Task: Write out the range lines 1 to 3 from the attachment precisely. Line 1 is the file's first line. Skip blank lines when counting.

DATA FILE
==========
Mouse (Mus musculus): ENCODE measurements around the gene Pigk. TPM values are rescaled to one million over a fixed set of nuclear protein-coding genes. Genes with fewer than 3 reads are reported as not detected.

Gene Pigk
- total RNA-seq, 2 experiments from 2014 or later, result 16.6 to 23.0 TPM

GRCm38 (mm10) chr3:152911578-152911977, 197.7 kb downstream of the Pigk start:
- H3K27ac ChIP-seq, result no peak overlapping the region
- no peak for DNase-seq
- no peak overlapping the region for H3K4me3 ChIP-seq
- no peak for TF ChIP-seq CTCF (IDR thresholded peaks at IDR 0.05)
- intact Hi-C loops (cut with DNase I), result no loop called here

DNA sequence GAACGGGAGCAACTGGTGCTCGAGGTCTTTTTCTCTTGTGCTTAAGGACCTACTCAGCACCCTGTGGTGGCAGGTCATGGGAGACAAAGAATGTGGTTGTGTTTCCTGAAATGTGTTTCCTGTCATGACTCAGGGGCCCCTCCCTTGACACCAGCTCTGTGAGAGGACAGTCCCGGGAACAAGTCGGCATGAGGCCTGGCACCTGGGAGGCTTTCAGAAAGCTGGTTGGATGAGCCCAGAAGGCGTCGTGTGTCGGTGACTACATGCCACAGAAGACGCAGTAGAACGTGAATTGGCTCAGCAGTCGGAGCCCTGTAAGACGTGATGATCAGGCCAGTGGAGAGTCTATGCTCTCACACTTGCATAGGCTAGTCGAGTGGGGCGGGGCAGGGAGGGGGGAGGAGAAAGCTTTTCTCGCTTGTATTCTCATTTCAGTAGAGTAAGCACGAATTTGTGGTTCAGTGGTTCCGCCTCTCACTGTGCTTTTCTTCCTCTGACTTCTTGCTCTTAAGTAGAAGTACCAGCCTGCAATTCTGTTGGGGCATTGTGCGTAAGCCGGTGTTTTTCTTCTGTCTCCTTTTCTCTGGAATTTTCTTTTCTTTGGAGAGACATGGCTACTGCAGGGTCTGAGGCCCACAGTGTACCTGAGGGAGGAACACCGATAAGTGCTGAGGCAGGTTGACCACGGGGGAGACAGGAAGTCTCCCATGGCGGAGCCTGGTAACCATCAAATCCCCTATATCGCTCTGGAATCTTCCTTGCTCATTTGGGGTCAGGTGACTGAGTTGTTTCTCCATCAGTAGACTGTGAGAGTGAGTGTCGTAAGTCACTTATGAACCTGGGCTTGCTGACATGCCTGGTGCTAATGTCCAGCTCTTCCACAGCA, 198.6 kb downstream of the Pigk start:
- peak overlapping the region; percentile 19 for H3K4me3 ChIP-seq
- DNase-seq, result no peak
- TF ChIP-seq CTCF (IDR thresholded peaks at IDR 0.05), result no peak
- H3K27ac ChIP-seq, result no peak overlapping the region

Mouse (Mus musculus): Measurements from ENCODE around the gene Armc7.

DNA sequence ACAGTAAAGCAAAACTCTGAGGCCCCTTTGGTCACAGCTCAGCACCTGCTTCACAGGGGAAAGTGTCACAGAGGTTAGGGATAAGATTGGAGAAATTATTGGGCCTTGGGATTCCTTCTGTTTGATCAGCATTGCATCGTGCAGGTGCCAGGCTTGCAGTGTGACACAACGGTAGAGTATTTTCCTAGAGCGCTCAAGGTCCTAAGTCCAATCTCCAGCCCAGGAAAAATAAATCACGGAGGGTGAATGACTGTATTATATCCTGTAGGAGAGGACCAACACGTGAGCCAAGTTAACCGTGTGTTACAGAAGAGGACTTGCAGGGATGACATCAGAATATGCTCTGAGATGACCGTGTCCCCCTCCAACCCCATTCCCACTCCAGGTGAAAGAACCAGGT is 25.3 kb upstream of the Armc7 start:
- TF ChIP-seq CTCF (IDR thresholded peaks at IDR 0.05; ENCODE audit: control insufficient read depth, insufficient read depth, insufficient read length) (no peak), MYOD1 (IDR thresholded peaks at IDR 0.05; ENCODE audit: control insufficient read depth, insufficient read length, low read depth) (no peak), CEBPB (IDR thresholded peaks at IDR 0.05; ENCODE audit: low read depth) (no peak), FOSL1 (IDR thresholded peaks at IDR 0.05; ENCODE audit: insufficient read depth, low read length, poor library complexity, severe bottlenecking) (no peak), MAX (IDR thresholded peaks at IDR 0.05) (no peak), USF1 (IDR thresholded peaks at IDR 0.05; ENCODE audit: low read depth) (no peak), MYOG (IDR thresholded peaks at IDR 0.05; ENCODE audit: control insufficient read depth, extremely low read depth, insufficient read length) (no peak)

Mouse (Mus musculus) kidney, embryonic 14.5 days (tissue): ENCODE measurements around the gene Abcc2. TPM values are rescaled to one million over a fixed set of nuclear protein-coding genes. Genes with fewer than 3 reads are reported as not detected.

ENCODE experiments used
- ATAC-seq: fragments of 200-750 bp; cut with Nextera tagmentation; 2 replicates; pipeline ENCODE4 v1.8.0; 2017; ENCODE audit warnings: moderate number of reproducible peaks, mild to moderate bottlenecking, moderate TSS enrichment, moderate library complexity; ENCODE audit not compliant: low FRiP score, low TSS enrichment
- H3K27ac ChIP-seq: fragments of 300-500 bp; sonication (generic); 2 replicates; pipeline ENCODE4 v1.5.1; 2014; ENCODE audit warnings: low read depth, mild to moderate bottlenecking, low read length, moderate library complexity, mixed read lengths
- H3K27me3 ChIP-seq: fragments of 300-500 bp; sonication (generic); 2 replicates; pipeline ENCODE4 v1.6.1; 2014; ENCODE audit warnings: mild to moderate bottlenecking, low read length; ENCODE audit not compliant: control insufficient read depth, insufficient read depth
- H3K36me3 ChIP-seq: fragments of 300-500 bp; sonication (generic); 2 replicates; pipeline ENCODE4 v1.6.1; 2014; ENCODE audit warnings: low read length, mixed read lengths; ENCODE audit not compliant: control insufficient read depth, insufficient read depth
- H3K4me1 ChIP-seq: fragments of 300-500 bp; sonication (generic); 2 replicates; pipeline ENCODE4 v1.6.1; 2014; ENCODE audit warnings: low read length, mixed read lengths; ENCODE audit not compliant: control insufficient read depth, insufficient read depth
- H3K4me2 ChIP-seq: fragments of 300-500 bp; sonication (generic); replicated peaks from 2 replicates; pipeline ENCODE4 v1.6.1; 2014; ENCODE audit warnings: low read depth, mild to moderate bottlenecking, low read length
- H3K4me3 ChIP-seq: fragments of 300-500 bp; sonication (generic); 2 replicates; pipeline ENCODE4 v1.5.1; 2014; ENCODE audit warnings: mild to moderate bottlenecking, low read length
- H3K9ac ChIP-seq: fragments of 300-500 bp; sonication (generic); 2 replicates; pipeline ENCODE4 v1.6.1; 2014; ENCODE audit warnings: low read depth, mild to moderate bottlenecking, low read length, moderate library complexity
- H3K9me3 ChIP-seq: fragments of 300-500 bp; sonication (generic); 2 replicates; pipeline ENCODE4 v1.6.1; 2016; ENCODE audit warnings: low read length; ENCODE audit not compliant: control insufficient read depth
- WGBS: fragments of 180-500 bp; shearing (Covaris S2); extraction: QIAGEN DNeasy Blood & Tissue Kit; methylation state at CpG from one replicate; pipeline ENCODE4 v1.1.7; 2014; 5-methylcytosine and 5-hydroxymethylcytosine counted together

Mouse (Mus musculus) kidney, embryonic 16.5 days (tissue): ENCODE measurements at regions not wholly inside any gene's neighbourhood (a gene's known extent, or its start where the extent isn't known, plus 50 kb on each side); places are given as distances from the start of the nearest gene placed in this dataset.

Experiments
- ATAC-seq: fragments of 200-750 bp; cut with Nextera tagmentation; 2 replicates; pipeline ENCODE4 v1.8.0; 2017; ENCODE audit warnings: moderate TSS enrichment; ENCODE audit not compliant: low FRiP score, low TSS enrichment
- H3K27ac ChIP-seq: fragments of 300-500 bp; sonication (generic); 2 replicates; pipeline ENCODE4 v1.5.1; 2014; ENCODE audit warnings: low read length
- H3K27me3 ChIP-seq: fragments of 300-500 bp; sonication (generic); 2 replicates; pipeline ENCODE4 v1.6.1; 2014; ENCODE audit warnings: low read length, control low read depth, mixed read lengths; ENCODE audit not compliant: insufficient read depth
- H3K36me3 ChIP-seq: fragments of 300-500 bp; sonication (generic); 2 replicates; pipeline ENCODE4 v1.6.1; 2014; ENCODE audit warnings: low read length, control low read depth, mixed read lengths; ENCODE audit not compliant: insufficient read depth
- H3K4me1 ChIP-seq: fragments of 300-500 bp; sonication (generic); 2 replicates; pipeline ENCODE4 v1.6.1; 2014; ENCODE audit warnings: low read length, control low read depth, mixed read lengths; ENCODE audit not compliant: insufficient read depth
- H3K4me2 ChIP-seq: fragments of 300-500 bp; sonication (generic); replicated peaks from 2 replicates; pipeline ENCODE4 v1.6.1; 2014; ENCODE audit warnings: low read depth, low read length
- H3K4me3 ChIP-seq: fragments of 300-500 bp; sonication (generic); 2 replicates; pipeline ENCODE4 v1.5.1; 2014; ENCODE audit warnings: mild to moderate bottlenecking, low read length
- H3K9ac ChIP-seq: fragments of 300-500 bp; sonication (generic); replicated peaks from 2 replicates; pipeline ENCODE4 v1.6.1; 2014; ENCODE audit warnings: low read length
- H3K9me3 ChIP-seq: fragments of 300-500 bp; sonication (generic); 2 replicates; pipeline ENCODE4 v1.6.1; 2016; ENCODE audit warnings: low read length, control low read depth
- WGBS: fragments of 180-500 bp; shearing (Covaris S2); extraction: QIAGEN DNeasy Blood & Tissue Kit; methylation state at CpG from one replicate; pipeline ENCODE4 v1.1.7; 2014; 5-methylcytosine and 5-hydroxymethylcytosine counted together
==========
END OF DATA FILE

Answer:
Mouse (Mus musculus): ENCODE measurements around the gene Pigk. TPM values are rescaled to one million over a fixed set of nuclear protein-coding genes. Genes with fewer than 3 reads are reported as not detected.

Gene Pigk
- total RNA-seq, 2 experiments from 2014 or later, result 16.6 to 23.0 TPM